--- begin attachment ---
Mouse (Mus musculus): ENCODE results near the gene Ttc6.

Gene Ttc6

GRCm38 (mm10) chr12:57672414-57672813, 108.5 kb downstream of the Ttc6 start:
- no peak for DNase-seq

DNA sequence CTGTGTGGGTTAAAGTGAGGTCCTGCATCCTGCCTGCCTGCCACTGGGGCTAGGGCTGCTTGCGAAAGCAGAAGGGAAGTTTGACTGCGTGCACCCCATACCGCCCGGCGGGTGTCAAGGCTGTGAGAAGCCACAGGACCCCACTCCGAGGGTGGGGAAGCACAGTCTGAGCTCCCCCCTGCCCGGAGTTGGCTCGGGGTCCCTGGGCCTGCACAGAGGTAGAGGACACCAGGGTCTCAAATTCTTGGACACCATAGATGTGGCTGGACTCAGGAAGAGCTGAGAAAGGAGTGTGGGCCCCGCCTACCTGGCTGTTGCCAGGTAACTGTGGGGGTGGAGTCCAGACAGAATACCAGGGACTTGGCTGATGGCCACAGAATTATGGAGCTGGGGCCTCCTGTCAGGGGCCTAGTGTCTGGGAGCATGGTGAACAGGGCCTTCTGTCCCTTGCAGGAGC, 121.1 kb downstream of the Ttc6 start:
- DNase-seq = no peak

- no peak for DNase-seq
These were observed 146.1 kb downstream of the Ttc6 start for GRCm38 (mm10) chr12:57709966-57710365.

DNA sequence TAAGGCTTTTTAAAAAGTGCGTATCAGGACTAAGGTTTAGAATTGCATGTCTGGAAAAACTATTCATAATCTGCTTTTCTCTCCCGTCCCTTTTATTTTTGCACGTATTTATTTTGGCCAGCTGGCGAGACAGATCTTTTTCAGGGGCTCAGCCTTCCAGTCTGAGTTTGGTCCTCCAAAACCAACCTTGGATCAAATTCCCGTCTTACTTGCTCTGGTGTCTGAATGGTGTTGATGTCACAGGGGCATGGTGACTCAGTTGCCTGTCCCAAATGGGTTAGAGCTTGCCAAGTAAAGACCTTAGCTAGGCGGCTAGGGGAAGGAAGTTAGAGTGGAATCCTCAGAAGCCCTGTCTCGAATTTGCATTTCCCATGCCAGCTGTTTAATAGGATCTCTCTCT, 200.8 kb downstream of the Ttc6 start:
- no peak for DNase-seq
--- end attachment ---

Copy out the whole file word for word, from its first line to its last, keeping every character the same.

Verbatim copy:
Mouse (Mus musculus): ENCODE results near the gene Ttc6.

Gene Ttc6

GRCm38 (mm10) chr12:57672414-57672813, 108.5 kb downstream of the Ttc6 start:
- no peak for DNase-seq

DNA sequence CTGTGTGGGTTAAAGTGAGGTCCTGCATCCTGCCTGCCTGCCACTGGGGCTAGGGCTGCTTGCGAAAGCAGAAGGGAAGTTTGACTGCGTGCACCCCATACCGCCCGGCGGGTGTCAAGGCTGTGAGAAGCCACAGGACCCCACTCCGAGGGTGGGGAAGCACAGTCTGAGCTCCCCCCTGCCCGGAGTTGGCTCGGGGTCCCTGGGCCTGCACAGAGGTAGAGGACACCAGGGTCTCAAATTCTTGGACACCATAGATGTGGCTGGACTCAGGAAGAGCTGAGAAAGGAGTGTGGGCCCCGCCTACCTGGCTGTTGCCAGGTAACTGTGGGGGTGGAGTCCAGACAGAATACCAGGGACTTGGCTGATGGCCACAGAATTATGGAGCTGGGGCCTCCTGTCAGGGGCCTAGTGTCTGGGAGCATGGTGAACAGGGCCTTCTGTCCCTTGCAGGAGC, 121.1 kb downstream of the Ttc6 start:
- DNase-seq = no peak

- no peak for DNase-seq
These were observed 146.1 kb downstream of the Ttc6 start for GRCm38 (mm10) chr12:57709966-57710365.

DNA sequence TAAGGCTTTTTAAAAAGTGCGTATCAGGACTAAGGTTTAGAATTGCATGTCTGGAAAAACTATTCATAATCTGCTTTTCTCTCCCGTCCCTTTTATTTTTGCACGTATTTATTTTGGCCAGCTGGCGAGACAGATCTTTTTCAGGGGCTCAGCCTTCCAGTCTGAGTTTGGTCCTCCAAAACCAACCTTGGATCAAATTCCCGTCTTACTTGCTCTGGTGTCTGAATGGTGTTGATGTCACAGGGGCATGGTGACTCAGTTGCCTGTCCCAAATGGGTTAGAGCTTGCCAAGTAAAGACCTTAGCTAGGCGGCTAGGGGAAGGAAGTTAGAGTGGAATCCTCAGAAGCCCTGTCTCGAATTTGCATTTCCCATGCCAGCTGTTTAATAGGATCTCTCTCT, 200.8 kb downstream of the Ttc6 start:
- no peak for DNase-seq